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November 6, 2000

Napster: Bandwidth to copyright law

Susan Mistretta is manager of learning technologies for ITD

Emory has experienced problems associated with Napster, as have most other universities. The technology is ingenious. Anyone can connect to the Napster website, register as a Napster user and download the software for free. Once that software is installed on your computer, you can search for music on the computers of other Napster users and get a copy. The software is easy to install and ostensibly works very well. Novice computer users have no trouble completing the installation and using the software.

There are two big problems with unrestricted use of Napster. First, most Emory students use the default configuration (it really works for people who want to find music). The default configuration of the software makes your computer a source for music without your involvement for all other Napster users.

University students in residence halls often have powerful computers, fast ethernet connections and lots of music, making them the very best sources of music for the world. Last year one student called the help desk because he realized 40 people were connected to his computer when he turned it off.

Forty people downloading music from one computer takes a lot of computer resource (the student’s problem) and lot of the Emory Internet bandwidth (everyone’s problem).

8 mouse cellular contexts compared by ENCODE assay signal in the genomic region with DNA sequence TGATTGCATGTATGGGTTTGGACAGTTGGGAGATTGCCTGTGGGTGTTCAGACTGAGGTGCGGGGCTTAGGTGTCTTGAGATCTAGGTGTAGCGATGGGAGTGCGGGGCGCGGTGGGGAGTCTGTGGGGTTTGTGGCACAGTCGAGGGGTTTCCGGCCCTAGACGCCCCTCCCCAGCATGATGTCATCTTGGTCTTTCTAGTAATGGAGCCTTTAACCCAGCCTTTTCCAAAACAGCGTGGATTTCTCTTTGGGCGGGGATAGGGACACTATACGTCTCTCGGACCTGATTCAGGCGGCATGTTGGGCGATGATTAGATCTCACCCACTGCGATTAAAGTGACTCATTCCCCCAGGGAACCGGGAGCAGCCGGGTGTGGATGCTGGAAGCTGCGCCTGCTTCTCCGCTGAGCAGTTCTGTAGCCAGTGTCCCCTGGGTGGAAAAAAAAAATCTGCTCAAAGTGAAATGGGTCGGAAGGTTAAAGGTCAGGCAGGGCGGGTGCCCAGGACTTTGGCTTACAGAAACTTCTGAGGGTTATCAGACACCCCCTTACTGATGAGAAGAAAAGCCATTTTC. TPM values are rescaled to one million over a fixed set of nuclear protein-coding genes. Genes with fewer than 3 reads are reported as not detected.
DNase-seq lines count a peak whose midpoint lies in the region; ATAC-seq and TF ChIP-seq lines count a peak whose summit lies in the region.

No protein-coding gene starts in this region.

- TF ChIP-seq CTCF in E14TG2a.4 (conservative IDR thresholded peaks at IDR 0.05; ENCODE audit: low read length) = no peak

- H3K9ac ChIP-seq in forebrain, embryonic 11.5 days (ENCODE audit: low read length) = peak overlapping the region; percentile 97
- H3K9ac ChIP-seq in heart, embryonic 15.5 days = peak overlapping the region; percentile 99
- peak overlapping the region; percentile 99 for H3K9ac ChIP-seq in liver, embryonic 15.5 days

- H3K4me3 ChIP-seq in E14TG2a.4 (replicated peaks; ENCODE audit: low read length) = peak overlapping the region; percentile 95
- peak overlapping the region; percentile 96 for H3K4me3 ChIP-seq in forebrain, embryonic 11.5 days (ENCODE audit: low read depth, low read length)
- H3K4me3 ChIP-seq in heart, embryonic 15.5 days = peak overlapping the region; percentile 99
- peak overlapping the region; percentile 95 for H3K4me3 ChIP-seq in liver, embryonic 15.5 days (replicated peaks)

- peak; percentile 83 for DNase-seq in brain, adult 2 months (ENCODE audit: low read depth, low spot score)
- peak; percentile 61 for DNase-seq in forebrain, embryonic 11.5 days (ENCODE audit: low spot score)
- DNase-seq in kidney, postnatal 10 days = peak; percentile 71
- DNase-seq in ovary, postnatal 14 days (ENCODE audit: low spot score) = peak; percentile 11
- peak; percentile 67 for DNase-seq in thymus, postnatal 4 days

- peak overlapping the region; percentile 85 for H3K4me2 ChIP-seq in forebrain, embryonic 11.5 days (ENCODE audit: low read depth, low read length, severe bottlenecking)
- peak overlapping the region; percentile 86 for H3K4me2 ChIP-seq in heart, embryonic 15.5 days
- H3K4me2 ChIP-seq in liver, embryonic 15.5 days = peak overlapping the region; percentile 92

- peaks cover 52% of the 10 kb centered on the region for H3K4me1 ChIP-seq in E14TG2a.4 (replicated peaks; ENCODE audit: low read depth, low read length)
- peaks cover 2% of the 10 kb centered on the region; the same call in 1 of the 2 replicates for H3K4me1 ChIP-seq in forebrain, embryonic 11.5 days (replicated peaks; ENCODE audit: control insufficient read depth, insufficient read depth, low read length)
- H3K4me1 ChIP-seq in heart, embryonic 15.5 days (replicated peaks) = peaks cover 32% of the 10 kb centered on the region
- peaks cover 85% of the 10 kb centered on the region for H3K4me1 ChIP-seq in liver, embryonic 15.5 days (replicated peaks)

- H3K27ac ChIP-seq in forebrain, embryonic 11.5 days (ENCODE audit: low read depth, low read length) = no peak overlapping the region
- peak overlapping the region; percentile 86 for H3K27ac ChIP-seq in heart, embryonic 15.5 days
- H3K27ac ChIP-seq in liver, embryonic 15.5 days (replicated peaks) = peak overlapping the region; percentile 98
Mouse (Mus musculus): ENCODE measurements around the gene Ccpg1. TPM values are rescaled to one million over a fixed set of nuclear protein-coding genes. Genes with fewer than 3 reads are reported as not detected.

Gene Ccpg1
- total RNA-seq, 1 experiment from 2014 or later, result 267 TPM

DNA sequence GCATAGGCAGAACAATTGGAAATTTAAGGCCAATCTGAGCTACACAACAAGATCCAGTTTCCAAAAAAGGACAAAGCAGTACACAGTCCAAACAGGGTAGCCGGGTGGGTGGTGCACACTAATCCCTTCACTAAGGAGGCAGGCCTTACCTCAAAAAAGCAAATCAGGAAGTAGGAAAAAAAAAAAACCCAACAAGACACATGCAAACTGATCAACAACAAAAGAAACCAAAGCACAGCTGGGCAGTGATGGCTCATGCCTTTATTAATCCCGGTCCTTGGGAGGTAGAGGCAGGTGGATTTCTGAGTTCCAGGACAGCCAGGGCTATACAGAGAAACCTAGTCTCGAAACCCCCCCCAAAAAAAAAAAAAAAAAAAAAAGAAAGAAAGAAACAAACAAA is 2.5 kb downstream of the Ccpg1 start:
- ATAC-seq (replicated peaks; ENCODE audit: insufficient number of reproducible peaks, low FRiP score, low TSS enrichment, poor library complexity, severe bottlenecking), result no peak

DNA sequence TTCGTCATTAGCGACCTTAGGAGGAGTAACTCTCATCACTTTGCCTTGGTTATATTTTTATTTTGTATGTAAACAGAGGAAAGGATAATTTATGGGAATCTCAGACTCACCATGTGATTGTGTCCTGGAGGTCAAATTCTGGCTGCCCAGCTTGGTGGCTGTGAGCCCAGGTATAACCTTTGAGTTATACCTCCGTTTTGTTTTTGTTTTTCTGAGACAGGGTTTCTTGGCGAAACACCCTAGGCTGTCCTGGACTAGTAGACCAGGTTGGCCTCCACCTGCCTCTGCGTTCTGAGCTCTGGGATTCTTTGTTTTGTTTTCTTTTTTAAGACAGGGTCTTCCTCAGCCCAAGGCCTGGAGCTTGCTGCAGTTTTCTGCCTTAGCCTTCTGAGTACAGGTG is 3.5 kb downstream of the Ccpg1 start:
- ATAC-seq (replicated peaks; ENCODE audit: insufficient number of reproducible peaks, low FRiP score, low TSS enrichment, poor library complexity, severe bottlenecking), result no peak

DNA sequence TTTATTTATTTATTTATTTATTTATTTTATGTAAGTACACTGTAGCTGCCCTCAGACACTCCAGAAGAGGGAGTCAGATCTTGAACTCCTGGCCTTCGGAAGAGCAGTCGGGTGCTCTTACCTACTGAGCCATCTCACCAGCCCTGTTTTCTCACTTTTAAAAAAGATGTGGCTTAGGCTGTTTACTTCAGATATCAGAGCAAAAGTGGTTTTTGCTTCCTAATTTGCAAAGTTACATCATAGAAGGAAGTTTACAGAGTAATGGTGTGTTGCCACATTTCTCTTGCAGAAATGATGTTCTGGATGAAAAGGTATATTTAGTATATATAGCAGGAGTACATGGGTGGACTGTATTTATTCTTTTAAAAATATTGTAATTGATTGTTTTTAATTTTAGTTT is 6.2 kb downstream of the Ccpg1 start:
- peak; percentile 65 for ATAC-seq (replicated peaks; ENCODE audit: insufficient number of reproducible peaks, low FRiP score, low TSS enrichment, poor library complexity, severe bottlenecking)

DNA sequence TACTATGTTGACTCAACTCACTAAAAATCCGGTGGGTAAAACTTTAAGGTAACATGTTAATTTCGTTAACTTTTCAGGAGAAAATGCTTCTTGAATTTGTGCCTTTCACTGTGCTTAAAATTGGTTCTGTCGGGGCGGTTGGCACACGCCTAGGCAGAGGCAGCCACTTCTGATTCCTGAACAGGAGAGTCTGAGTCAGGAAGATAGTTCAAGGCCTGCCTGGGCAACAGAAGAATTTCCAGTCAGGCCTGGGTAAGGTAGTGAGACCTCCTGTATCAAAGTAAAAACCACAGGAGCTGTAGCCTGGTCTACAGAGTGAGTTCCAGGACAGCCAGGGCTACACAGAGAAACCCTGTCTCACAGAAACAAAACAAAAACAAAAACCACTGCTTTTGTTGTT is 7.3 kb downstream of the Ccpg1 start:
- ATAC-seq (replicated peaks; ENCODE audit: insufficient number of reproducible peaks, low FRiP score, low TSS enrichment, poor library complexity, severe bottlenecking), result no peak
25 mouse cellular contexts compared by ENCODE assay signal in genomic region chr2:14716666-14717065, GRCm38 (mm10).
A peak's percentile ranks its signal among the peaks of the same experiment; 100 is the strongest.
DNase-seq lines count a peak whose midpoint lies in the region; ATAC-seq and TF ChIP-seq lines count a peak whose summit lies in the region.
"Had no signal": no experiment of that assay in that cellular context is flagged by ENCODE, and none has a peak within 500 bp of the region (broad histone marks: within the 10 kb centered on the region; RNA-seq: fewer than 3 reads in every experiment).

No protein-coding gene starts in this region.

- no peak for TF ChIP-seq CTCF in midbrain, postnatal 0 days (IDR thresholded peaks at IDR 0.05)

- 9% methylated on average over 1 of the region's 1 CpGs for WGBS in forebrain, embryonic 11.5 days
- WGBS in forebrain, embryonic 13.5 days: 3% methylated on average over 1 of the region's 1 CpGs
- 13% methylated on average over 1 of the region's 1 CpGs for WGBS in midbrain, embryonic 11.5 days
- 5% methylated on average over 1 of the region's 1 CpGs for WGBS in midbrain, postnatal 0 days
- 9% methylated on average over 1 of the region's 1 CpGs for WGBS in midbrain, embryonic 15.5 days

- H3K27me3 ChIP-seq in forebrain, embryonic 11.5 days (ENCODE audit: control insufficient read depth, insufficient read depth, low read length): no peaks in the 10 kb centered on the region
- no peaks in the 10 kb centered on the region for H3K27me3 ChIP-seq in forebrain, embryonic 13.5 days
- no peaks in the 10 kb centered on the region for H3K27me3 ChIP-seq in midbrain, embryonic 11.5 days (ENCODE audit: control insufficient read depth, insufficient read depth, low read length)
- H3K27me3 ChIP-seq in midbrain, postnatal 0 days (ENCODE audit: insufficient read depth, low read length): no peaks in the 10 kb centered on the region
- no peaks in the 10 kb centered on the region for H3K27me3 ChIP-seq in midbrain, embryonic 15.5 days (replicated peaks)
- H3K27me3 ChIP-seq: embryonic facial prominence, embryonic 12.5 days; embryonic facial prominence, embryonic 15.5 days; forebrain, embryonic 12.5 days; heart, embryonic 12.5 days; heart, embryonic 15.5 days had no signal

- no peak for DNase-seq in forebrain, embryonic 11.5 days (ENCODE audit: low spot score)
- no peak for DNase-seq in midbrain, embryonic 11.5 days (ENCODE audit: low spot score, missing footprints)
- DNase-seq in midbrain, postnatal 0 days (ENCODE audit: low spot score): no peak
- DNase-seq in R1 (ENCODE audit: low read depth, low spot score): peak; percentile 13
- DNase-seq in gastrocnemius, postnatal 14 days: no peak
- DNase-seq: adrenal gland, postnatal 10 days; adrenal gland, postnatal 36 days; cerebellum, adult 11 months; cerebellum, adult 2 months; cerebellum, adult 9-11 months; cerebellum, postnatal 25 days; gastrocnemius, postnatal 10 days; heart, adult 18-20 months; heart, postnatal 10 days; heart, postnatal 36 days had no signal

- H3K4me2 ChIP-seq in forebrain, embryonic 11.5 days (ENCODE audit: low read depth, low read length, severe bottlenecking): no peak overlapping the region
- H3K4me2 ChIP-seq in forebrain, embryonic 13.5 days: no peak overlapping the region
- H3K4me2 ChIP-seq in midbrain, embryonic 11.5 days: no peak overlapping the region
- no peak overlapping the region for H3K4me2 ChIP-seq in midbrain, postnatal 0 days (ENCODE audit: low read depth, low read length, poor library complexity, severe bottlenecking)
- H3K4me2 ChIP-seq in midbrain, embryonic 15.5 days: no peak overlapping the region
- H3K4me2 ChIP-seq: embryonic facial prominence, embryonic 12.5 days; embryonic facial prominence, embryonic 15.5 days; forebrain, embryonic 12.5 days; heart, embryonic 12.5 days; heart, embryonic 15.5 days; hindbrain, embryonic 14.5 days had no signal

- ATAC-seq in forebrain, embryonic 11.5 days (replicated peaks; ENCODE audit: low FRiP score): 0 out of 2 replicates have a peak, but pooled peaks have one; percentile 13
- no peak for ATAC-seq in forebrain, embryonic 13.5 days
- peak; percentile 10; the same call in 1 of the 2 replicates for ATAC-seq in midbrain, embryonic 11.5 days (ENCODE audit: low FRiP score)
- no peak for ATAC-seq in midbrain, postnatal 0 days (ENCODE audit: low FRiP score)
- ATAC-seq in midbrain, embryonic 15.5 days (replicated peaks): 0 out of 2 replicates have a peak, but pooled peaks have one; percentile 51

Last spring we at ITD saw Napster traffic on the network grow and expected it to be a resource problem this fall. During Freshman Arrival Weekend, we shared information about Napster. As time permitted, we helped students reconfigure their computers to minimize sharing. Our T-shirts warned about sharing files with Napster along with other computer violations.

By early September, the impact on the Internet connection was so severe that we had to move beyond voluntary compliance; Napster use was consuming from 15 to 50 percent of our Internet bandwidth.

In mid-September the Network Communications Division (NetCom) reconfigured the routers to limit incoming identifiable Napster traffic when network usage is high and to block outgoing Napster traffic. We notified The Wheel of the steps we were taking as part of our continuing efforts to educate students.

The Wheel articles from Sept. 19 illustrate the second problem with Napster use—which is the basis for the lawsuit brought by Metallica and Dr Dre against Napster. The software makes copies of music to share, which is probably a violation of copyright law. Napster is not actually providing or receiving the copyrighted music (that is why they are still in business); the users of the software are providing and receiving the music.

The Napster-related lawsuits involving universities are an attempt to include universities as culprits in any copyright violations that may be occurring. Emory has not been included in the cases at this time.

Most of the opinions we have seen from university lawyers and copyright experts hold that universities will not be held liable.

Making Napster go away is not the answer to the problem. The products for sharing video are advancing, and they can consume more network resources than Napster. In fact, shortly after limiting Napster traffic, NetCom moved to limit Scour Exchange traffic, another Napster-like file sharing software. We are continuing our efforts to educate students on our Internet connection and our internal network as shared resources, and that we do not condone copyright violation.

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Back to Emory Report Nov. 6, 2000